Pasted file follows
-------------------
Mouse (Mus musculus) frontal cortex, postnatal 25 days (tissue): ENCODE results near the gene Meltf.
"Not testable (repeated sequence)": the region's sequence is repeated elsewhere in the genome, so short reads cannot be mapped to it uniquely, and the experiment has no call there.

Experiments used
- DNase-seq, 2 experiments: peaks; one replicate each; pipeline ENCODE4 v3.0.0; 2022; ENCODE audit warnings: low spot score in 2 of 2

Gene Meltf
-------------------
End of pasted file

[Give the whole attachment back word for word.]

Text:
Mouse (Mus musculus) frontal cortex, postnatal 25 days (tissue): ENCODE results near the gene Meltf.
"Not testable (repeated sequence)": the region's sequence is repeated elsewhere in the genome, so short reads cannot be mapped to it uniquely, and the experiment has no call there.

Experiments used
- DNase-seq, 2 experiments: peaks; one replicate each; pipeline ENCODE4 v3.0.0; 2022; ENCODE audit warnings: low spot score in 2 of 2

Gene Meltf